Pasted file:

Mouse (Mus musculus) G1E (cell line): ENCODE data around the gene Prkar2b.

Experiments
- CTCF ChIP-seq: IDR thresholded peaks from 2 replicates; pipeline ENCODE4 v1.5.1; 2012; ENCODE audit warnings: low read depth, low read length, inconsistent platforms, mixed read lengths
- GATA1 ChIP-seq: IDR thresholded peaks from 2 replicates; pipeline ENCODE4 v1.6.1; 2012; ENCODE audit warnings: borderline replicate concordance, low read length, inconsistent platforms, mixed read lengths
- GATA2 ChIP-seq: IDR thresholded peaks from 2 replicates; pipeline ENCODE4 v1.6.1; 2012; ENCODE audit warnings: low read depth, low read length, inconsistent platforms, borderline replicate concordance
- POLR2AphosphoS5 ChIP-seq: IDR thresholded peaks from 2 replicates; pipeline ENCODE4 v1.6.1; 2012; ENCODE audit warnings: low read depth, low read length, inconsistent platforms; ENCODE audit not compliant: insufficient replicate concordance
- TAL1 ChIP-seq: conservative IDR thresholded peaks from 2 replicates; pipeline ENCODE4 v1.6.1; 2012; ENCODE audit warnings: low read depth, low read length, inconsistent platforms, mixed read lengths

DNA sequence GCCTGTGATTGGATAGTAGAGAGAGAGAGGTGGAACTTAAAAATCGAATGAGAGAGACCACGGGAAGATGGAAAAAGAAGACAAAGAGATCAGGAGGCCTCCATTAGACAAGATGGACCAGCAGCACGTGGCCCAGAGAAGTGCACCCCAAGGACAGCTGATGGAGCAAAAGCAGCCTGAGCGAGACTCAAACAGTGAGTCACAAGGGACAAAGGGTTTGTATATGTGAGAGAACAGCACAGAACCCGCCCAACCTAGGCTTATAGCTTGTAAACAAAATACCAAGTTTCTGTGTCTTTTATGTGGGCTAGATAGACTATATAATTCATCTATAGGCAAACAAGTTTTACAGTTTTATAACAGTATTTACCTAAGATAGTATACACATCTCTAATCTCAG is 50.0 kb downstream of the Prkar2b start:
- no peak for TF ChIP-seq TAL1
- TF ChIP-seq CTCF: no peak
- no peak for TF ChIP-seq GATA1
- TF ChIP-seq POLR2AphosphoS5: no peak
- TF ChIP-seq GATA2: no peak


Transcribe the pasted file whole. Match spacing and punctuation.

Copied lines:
Mouse (Mus musculus) G1E (cell line): ENCODE data around the gene Prkar2b.

Experiments
- CTCF ChIP-seq: IDR thresholded peaks from 2 replicates; pipeline ENCODE4 v1.5.1; 2012; ENCODE audit warnings: low read depth, low read length, inconsistent platforms, mixed read lengths
- GATA1 ChIP-seq: IDR thresholded peaks from 2 replicates; pipeline ENCODE4 v1.6.1; 2012; ENCODE audit warnings: borderline replicate concordance, low read length, inconsistent platforms, mixed read lengths
- GATA2 ChIP-seq: IDR thresholded peaks from 2 replicates; pipeline ENCODE4 v1.6.1; 2012; ENCODE audit warnings: low read depth, low read length, inconsistent platforms, borderline replicate concordance
- POLR2AphosphoS5 ChIP-seq: IDR thresholded peaks from 2 replicates; pipeline ENCODE4 v1.6.1; 2012; ENCODE audit warnings: low read depth, low read length, inconsistent platforms; ENCODE audit not compliant: insufficient replicate concordance
- TAL1 ChIP-seq: conservative IDR thresholded peaks from 2 replicates; pipeline ENCODE4 v1.6.1; 2012; ENCODE audit warnings: low read depth, low read length, inconsistent platforms, mixed read lengths

DNA sequence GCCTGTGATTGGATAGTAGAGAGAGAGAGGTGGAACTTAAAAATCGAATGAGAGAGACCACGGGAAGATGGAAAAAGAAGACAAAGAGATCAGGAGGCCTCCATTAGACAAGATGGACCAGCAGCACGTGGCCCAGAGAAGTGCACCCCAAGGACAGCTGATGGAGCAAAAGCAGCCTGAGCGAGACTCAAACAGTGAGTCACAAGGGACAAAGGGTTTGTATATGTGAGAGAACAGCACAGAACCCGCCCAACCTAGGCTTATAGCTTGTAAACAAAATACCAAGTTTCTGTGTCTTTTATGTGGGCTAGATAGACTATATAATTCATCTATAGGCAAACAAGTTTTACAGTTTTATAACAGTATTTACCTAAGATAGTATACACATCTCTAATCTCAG is 50.0 kb downstream of the Prkar2b start:
- no peak for TF ChIP-seq TAL1
- TF ChIP-seq CTCF: no peak
- no peak for TF ChIP-seq GATA1
- TF ChIP-seq POLR2AphosphoS5: no peak
- TF ChIP-seq GATA2: no peak